Shinsuke Suzuki


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The Importance of Context in the Evaluation of Word Embeddings: The Effects of Antonymy and Polysemy
James Fodor | Simon De Deyne | Shinsuke Suzuki
Proceedings of the 15th International Conference on Computational Semantics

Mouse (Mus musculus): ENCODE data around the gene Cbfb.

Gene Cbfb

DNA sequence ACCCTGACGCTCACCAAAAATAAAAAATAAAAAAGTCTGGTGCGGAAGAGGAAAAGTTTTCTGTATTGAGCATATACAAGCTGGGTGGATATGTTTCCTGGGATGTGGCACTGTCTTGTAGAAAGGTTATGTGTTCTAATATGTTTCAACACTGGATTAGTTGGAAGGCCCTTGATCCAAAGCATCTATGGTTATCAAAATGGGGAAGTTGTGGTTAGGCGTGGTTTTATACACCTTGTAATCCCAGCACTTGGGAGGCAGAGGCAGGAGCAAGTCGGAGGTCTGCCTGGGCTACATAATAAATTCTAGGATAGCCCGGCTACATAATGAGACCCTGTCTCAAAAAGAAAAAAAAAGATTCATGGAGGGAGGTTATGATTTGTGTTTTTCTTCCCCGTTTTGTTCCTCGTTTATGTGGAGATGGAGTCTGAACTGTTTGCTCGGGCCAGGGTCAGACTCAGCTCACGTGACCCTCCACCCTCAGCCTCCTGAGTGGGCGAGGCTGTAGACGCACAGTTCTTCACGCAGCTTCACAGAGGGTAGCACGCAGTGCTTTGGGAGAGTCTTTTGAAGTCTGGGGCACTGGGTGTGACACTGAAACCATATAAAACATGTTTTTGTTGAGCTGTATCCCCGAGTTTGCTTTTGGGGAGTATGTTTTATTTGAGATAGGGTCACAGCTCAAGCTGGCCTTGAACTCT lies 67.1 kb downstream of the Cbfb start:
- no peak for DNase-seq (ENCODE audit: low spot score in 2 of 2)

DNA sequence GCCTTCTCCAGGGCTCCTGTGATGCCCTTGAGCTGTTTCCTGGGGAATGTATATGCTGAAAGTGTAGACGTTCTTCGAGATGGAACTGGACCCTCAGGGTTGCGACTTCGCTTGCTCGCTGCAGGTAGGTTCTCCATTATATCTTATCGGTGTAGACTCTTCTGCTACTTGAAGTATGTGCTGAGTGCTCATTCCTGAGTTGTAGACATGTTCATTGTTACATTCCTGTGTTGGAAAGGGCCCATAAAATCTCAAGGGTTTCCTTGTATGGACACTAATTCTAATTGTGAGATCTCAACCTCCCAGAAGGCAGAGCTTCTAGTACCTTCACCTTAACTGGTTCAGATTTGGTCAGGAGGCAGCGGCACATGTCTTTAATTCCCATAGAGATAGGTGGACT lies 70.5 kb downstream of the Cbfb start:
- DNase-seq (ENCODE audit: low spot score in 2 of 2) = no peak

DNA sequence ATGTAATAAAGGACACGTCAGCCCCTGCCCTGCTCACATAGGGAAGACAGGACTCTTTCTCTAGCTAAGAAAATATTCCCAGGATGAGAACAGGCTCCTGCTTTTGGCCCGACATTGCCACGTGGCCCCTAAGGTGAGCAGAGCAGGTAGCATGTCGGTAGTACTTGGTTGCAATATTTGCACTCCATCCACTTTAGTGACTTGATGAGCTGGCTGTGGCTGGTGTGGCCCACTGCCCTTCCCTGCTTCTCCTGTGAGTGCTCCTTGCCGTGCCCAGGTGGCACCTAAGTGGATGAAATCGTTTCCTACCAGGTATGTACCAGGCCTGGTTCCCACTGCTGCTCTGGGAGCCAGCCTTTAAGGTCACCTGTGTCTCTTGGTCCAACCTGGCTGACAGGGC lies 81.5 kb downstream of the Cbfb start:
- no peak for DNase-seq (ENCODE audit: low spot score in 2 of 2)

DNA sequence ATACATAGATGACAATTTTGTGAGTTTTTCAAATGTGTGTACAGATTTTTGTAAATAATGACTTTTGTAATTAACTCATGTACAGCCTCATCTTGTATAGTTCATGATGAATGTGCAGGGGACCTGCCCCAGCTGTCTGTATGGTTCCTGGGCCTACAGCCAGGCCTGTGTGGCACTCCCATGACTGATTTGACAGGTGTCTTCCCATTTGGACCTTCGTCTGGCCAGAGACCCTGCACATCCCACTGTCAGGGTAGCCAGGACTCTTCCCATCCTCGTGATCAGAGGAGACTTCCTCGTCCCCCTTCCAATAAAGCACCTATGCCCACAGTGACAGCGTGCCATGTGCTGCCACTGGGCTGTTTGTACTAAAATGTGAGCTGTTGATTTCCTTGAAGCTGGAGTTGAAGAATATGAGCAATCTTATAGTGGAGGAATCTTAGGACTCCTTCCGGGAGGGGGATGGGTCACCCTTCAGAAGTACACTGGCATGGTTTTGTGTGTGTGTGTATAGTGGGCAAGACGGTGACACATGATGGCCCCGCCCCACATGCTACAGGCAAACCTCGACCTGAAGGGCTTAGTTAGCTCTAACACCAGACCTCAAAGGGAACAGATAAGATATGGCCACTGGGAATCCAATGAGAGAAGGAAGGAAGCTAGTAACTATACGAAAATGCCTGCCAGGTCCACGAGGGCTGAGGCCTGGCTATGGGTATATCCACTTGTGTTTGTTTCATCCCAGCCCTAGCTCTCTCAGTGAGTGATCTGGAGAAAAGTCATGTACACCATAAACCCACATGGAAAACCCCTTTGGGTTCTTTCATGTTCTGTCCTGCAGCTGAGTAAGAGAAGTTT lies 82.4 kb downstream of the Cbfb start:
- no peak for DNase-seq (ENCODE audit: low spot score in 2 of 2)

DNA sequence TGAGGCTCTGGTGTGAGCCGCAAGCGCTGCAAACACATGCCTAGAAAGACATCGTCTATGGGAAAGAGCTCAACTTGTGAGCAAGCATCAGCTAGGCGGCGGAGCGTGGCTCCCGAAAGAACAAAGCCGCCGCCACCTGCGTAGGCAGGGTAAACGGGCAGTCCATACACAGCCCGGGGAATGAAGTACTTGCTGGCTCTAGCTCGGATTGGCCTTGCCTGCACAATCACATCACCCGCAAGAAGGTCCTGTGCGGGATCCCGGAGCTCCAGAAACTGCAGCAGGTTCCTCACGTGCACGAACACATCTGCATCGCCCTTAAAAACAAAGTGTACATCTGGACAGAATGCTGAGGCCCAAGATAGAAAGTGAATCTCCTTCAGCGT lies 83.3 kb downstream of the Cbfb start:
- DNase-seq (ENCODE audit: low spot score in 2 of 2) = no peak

Word embeddings are widely used for diverse applications in natural language processing. Despite extensive research, it is unclear when they succeed or fail to capture human judgements of semantic relatedness and similarity. In this study, we examine a range of models and experimental datasets, showing that while current embeddings perform reasonably well overall, they are unable to account for human judgements of antonyms and polysemy. We suggest that word embeddings perform poorly in representing polysemy and antonymy because they do not consider the context in which humans make word similarity judgements. In support of this, we further show that incorporating additional context into transformer embeddings using general corpora and lexical dictionaries significantly improves the fit with human judgments. Our results provide insight into two key inadequacies of word embeddings, and highlight the importance of incorporating word context into representations of word meaning when accounting for context-free human similarity judgments.